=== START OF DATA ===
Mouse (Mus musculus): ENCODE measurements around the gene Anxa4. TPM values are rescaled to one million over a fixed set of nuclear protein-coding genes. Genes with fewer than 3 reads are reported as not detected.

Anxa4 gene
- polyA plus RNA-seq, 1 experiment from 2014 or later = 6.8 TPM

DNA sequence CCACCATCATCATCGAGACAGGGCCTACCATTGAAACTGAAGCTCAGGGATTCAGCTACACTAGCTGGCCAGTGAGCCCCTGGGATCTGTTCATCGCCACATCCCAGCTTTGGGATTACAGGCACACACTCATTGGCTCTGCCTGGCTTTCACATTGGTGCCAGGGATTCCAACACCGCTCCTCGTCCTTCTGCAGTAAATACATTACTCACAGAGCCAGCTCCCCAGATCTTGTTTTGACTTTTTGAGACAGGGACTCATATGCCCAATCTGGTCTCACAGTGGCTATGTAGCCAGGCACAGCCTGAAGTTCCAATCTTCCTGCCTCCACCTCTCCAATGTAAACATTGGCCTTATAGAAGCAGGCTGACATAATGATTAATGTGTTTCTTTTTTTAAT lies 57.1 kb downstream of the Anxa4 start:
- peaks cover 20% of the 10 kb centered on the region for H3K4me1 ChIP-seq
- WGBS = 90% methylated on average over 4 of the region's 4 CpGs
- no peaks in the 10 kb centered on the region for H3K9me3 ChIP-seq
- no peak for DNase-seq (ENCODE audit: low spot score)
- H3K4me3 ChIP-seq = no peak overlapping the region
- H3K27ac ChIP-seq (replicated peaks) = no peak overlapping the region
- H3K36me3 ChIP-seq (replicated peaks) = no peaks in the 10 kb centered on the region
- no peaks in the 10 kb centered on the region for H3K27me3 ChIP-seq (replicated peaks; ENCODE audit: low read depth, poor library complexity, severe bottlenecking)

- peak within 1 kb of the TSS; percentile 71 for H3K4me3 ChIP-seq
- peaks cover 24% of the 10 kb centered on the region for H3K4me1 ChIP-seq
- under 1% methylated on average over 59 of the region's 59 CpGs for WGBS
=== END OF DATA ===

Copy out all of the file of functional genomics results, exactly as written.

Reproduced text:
Mouse (Mus musculus): ENCODE measurements around the gene Anxa4. TPM values are rescaled to one million over a fixed set of nuclear protein-coding genes. Genes with fewer than 3 reads are reported as not detected.

Anxa4 gene
- polyA plus RNA-seq, 1 experiment from 2014 or later = 6.8 TPM

DNA sequence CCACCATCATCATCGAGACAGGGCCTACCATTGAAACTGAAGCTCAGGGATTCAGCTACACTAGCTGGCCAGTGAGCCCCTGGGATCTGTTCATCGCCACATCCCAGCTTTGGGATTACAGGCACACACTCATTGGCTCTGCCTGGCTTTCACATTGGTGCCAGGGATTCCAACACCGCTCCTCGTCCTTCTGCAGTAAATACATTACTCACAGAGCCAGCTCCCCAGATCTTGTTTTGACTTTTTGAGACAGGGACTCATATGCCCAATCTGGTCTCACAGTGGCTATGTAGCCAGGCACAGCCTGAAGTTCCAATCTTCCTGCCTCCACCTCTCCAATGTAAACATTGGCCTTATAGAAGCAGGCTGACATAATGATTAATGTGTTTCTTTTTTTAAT lies 57.1 kb downstream of the Anxa4 start:
- peaks cover 20% of the 10 kb centered on the region for H3K4me1 ChIP-seq
- WGBS = 90% methylated on average over 4 of the region's 4 CpGs
- no peaks in the 10 kb centered on the region for H3K9me3 ChIP-seq
- no peak for DNase-seq (ENCODE audit: low spot score)
- H3K4me3 ChIP-seq = no peak overlapping the region
- H3K27ac ChIP-seq (replicated peaks) = no peak overlapping the region
- H3K36me3 ChIP-seq (replicated peaks) = no peaks in the 10 kb centered on the region
- no peaks in the 10 kb centered on the region for H3K27me3 ChIP-seq (replicated peaks; ENCODE audit: low read depth, poor library complexity, severe bottlenecking)

- peak within 1 kb of the TSS; percentile 71 for H3K4me3 ChIP-seq
- peaks cover 24% of the 10 kb centered on the region for H3K4me1 ChIP-seq
- under 1% methylated on average over 59 of the region's 59 CpGs for WGBS